Fox News is rapidly running out of male personalities who aren’t getting the boot for sexual harassment. They might as well just can the rest of the males – save Shepard Smith, of course – and change their name to Foxy Babe News.

 

*****

 

Meanwhile, at Anybody-But-Trump Rolling Stone:

 

 

© 2010-2017 grouchyeditor.com (text only)

Share

Toni Erdmann

grouchyeditor.com Erdmann

 

A bohemian music teacher attempts to reconnect with his uptight, unhappy, businesswoman daughter in Bucharest, and havoc ensues. The two leads (Sandra Huller and Peter Simonischek) have great chemistry, and there are some truly memorable scenes — including a (nude) birthday party to end all birthday parties. But writer-director Maren Ade’s otherwise impressive film has a near-fatal flaw: At 162 minutes, it’s much, much too long. Release: 2016 Grade: B

 

**

 

Hell or High Water

grouchyeditor.com Hell High Water

 

Part Bonnie and Clyde, part old-time Western, Hell or High Water aims for realism, but in its quest to be taken seriously and hammer home some social commentary, it’s not as much fun as it could have been. That is, with the notable exception of crusty (of course) Jeff Bridges, who as a retiring lawman on the hunt for two bank robbers provides the movie’s only source of levity and wit. Release: 2016 Grade: B

 

**

 

Get Out

grouchyeditor.com Get Out

 

A black photographer (Daniel Kaluuya) goes home with his white girlfriend (Allison Williams) to meet her parents, and he’s in for quite a weekend. For an hour or so, Get Out cleverly skewers upper-class white folk who feign empathy and understanding of race relations, but then writer-director Jordan Peele’s story sinks into horror-movie clichés. It’s a sharp and suspenseful ride – until that last act. Release: 2017 Grade: B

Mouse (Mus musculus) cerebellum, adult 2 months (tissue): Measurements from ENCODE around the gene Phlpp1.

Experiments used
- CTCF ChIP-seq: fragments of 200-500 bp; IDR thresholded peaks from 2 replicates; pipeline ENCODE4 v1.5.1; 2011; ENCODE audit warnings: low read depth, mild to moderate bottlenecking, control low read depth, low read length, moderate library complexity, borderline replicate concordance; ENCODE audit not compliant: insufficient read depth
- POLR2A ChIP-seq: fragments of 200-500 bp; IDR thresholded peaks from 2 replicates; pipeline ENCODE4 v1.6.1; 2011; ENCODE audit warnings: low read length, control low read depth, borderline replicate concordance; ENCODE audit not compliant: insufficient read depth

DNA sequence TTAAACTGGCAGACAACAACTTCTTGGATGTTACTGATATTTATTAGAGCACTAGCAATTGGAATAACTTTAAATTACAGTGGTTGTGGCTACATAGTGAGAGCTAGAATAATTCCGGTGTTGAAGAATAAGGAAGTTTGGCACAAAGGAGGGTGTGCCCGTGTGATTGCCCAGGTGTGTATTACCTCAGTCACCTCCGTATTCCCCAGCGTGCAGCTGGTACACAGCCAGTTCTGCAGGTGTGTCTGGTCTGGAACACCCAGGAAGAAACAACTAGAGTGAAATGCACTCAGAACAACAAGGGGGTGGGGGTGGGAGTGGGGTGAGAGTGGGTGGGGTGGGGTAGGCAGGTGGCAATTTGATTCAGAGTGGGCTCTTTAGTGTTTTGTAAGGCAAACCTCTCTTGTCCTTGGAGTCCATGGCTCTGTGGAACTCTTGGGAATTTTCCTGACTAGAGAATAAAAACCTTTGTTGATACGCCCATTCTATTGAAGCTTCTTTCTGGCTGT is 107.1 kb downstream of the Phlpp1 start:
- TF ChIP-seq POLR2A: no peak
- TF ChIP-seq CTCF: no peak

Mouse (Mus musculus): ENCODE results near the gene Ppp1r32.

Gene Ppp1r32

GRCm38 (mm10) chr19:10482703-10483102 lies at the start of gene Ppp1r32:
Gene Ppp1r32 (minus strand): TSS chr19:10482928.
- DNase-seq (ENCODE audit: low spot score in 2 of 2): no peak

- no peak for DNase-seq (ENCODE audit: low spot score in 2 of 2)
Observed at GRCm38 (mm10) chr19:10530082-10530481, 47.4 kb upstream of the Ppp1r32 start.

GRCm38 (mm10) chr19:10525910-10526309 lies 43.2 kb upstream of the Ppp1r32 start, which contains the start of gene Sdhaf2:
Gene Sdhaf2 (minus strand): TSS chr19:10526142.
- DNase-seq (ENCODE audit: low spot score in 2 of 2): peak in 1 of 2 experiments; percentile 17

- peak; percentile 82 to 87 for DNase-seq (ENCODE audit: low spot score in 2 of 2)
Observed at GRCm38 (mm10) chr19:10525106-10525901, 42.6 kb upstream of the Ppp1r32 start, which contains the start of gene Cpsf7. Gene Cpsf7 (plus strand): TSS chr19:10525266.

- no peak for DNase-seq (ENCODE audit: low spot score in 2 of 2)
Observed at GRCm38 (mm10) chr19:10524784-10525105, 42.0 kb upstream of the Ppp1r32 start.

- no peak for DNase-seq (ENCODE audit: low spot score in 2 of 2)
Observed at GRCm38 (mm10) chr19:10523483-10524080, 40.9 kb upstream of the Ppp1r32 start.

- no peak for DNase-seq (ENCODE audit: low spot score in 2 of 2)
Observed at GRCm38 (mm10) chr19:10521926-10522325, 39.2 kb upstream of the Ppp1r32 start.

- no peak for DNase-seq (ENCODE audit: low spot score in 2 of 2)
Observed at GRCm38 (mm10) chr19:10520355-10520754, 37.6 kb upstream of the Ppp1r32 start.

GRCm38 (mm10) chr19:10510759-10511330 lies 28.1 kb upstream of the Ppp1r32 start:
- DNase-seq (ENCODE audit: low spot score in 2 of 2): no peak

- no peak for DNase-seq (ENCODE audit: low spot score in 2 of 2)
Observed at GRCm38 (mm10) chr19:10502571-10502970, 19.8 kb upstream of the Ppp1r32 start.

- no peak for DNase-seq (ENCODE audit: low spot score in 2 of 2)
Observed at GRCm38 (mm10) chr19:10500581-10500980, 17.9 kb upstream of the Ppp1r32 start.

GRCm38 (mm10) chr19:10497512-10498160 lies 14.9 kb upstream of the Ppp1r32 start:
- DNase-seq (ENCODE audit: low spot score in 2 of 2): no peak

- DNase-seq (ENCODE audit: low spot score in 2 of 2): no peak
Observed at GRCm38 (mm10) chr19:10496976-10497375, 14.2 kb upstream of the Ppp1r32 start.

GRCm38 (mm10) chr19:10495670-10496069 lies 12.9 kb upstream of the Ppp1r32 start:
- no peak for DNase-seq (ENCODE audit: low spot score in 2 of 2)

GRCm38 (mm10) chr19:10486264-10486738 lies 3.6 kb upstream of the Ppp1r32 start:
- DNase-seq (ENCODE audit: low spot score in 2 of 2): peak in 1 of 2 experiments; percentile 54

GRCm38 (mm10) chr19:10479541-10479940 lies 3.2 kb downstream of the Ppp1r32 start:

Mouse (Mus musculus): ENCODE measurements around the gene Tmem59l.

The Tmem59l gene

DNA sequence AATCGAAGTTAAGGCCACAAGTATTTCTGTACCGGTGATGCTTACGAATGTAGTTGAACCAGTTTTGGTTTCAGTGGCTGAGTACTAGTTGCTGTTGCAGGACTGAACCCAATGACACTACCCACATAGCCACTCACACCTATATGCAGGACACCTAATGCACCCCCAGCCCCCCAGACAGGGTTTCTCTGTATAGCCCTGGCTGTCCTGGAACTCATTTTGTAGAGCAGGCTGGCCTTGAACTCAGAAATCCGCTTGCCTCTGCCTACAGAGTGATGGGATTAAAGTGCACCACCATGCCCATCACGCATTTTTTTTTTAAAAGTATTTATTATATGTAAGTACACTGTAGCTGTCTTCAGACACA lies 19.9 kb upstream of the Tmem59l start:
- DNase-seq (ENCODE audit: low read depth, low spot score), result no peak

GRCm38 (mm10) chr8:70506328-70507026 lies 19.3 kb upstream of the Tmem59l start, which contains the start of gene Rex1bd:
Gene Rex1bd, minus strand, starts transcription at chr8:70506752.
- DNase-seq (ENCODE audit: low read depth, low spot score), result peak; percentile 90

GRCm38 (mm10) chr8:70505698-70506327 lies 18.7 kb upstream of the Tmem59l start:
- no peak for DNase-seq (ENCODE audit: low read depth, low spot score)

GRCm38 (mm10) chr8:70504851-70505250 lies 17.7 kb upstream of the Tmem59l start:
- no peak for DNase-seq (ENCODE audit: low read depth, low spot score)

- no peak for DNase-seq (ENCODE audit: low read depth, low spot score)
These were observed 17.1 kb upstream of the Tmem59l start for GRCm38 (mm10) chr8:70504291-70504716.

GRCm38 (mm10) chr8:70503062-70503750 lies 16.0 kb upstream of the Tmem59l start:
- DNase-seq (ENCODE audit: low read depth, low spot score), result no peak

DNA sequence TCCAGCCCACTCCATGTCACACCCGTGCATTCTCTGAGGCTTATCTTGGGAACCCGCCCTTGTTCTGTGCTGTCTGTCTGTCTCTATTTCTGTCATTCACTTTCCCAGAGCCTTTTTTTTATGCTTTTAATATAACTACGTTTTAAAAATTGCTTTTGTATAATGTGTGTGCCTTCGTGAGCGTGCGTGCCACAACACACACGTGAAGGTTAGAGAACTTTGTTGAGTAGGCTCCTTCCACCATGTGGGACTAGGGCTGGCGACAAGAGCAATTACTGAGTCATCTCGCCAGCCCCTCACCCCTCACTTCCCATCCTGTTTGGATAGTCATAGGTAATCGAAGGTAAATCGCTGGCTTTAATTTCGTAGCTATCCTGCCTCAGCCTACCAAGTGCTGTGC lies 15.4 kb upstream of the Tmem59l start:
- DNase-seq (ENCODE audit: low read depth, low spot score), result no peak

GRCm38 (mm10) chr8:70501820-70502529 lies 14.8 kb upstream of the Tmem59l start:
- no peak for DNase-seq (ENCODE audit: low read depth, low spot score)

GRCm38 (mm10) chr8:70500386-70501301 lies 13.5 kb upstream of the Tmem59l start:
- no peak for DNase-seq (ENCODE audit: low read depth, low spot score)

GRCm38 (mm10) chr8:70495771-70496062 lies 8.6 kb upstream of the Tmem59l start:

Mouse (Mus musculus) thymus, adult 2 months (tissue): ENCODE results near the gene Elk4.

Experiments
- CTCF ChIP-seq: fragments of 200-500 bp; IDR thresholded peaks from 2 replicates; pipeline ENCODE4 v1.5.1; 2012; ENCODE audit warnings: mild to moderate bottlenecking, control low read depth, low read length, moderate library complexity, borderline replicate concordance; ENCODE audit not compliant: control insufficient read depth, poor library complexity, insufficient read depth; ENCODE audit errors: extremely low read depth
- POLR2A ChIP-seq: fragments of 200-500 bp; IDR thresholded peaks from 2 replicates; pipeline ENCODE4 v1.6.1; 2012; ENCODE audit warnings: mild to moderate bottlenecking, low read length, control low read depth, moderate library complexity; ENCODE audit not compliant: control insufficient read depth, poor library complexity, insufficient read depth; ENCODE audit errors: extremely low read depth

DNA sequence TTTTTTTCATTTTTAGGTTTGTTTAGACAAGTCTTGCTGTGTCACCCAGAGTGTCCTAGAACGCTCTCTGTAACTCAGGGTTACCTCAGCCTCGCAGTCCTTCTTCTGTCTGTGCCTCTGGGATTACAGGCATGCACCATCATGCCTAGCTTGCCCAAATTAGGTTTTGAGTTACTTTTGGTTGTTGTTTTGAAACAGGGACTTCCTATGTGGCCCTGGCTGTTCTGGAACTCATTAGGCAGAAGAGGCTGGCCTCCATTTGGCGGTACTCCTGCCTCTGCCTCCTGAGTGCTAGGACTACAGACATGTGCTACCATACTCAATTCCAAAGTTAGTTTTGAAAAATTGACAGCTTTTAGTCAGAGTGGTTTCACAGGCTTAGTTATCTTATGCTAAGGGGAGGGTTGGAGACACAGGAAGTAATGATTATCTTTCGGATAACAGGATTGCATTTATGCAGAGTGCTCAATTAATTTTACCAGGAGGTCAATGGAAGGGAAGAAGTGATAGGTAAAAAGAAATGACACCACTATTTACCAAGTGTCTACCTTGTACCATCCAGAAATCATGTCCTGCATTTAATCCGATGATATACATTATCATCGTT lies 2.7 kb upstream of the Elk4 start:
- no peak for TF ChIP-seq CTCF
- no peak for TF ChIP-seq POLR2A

© 2010-2017 grouchyeditor.com (text only)

Share

 

*****

 

 

*****

 

CNN was unhappy when this meme of Trump pummeling “CNN Logo Head” went viral:

 

 

In the interest of fairness, during his West Virginia speech Trump pummeled “Fox News Logo Head”:

 

 

*****

 

 

Sure, because Clapper is intimately acquainted with “untruthful statements.”

 

*****

 

Fox is apparently hiring Viagra spokeswomen for its panel shows:

 

 

© 2010-2017 grouchyeditor.com (text only)

Share

by Madeleine L’Engle

grouchyeditor.com Wrinkle in Time

 

Observations about a Children’s Classic

 

A Wrinkle in Time is a beloved children’s book about a little girl who goes on a dangerous quest to find her missing scientist-father. It was published in 1963, but I’m a little behind in my reading, so I just now got around to it. Random thoughts:

 

  • There are heavy doses of both religion and science in the plot, yet author Madeleine L’Engle manages to make them peaceably co-exist.

 

  • I kept thinking of the book’s likely literary influences, pre- and post-publication. Before: The Wonderful Wizard of Oz, Invasion of the Body Snatchers. After: the Harry Potter books.  J.K. Rowling is the more entertaining, skilled writer, with stronger characters; L’Engle deals more overtly with adult themes.

 

  • I’m guessing that Wrinkle was (is?) more popular with girls than with boys. I mean, any story that ends with the heroine conquering evil by (spoiler alert!) declaring “I love you!” to her baby brother is going to be a tough sell to the mud-and-trucks crowd.

 

  • I believe I’ll pass on the upcoming Hollywood adaptation, mostly because it reportedly features the Queen of Smarm, Oprah Winfrey. (I might change my mind if Winfrey is cast as the dreadful blob of brain, but I’m guessing that’s not the case.)

 

© 2010-2017 grouchyeditor.com (text only)

Share